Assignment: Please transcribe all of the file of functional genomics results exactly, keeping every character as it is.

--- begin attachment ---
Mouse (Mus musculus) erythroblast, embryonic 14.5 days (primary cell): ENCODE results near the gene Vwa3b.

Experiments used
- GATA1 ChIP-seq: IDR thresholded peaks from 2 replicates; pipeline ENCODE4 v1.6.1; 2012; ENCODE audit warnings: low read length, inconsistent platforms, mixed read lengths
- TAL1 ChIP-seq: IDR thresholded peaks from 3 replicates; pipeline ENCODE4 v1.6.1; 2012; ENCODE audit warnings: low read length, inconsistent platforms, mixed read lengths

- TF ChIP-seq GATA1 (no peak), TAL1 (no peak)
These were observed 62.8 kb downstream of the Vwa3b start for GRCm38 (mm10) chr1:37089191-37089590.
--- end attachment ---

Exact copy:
Mouse (Mus musculus) erythroblast, embryonic 14.5 days (primary cell): ENCODE results near the gene Vwa3b.

Experiments used
- GATA1 ChIP-seq: IDR thresholded peaks from 2 replicates; pipeline ENCODE4 v1.6.1; 2012; ENCODE audit warnings: low read length, inconsistent platforms, mixed read lengths
- TAL1 ChIP-seq: IDR thresholded peaks from 3 replicates; pipeline ENCODE4 v1.6.1; 2012; ENCODE audit warnings: low read length, inconsistent platforms, mixed read lengths

- TF ChIP-seq GATA1 (no peak), TAL1 (no peak)
These were observed 62.8 kb downstream of the Vwa3b start for GRCm38 (mm10) chr1:37089191-37089590.